abstractNote = {In this study we present an in-depth analysis of the existing licensing procedure for nuclear power in Sweden, and the related processes towards different public authorities. In order to put the existing legislation into context we also analyze the legal and political prerequisites for the establishment of nuclear reactors during the 1970s. The purpose of this report is thus to: (a) analyze the legal and political conditions under which the existing nuclear power plants in Sweden were built; and (b) review and analyze the existing licensing procedure for nuclear power in the country. Four main statutes (and several subordinated regulations) apply in connection with the establishment of a new nuclear plant in Sweden, including the adoption of physical plans, a principal governmental decision on the permissibility of the plant and at least five major licenses. Physical planning according to the Planning and Building Act is primarily a municipal responsibility. A plan has to meet certain environmental requirements; not least the 'provisions on efficient management of natural resources' in the Environmental Code, indicating how different kinds of land and water areas should be used and thereby direct the location of different installations. The Swedish rules are complex and vague in many respects, and may therefore imply major uncertainties for a prospective investor. The legal protection is less unclear if an area is of national interest for a specific purpose, such as nature conservation, where it normally would not be possible to locate, say, a nuclear power plant. An area may also be of national interest for nuclear plants, which of course significantly alters the preconditions in favour of the plant project. The physical planning procedure comprises an 'environmental consideration' of the plan, including an 'environmental impact assessment' (EIA), provided the plan is likely to have significant effects on the environment. This 'programmatic EIA' does however not remove the obligation to perform a 'project-EIA' in connection with the licensing procedures. The most important function of the physical plan is to determine how land and water areas should be used. On the one hand, the location and design of plant installations may not deviate from what is prescribed in a detail plan. The plan is legally binding in this negative respect. On the other hand, a plan which points out an area for the purpose of constructing a nuclear power installation is no legal guarantee for acceptance of the site in subsequent decision-making. The location also has to comply with certain special environmental requirements regulated in the Environmental Code. The Government should always decide upon the 'permissibility' on new installations related to nuclear activities (e.g., a new nuclear plant). Basically, the Government decides if the proposed activity on a certain site is allowed or not. A crucial issue concerns the choice of site for the plant. Furthermore, as in physical planning, the government must apply the provisions on efficient management of natural resources, implying, for instance, that certain areas of national interest for other purposes normally must be avoided. In these cases, where the activity requires a license from the Environmental Court according to the Environmental Code, the Court prepares the case for the Government. A nuclear plant is, according to the Environmental Code, an 'environmental hazardous activity'. This means that the plant requires a license from the Environmental Court. The Court normally decides only upon license conditions for emissions etc.; 'best available technology' (BAT) is required according to chapter 2 in the Code. A separate Natura 2000 license is also required. A license is required for a 'nuclear technology activity', including the operation of a nuclear technology installation. The Nuclear Technology Act includes certain basic provisions vaguely prescribing that nuclear technology activities shall be operated so that requirements on safety are obtained and Swedish international obligations are fulfilled. The Act requires certain provisions in the Environmental Code to be applied. Most important is the link to the general rules of consideration, e.g., the obligation to use 'best available technology'. An EIA-procedure precedes the licensing. The Radiation Safety Authority should always issue 'conditions' related to radiation protection in general. Finally, a construction license is required, and is typically granted if the application does not contravene with what is prescribed in the detail plan for the area. Several important differences exist between the previous and the existing licensing procedure in Sweden. The power of the municipalities over the territorial planning system is today stronger than was the case during the 1970s. The most significant difference, however, is the introduction of the Environmental Code in the late 1990s.}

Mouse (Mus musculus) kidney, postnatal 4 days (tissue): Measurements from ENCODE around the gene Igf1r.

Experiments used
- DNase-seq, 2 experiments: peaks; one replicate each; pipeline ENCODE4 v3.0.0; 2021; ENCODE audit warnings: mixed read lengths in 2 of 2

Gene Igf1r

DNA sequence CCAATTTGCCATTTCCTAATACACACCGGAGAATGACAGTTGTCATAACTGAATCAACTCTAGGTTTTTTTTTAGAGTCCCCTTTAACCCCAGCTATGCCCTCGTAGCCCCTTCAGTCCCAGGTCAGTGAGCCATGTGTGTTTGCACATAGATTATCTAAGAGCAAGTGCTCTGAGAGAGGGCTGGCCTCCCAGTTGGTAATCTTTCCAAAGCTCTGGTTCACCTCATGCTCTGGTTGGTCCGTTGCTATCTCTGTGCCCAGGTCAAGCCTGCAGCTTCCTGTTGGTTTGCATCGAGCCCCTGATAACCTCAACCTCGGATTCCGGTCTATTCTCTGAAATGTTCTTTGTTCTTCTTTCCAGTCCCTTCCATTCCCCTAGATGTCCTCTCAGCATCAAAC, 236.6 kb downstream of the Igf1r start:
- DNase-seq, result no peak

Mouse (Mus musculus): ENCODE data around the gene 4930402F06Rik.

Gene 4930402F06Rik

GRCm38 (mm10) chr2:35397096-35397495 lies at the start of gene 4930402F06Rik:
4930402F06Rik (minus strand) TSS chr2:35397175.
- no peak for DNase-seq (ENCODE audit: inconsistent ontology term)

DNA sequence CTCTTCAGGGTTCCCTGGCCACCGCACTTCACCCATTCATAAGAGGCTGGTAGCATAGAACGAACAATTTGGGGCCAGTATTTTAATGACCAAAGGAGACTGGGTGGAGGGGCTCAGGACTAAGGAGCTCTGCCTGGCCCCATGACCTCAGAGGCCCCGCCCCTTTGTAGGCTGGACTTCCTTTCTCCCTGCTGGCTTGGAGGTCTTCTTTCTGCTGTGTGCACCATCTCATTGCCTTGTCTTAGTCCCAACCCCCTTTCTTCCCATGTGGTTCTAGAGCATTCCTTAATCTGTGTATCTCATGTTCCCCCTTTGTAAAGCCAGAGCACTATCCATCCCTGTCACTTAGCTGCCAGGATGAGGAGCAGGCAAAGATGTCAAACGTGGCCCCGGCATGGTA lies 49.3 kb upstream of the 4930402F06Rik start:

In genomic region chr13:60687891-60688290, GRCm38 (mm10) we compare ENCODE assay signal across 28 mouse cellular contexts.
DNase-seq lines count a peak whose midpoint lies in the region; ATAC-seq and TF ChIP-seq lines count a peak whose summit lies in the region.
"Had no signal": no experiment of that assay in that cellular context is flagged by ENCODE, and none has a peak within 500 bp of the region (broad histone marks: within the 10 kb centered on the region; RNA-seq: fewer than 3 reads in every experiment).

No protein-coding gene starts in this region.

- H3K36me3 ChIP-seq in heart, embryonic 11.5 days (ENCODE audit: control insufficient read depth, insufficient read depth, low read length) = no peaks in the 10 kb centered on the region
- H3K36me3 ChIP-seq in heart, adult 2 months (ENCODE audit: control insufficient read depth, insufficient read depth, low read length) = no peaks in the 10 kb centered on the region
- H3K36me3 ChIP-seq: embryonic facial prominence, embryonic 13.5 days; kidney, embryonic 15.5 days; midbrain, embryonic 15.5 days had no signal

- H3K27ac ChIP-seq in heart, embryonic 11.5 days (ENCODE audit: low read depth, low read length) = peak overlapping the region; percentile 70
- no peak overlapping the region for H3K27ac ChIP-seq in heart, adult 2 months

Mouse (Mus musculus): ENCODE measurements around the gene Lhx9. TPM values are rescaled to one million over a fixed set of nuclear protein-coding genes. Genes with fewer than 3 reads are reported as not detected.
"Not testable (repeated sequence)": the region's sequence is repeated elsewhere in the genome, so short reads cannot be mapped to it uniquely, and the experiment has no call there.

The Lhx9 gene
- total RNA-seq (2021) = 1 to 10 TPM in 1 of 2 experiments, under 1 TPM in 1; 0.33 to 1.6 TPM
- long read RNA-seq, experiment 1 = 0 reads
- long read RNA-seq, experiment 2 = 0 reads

place = {Sweden}
year = {2011}
month = {Feb}
}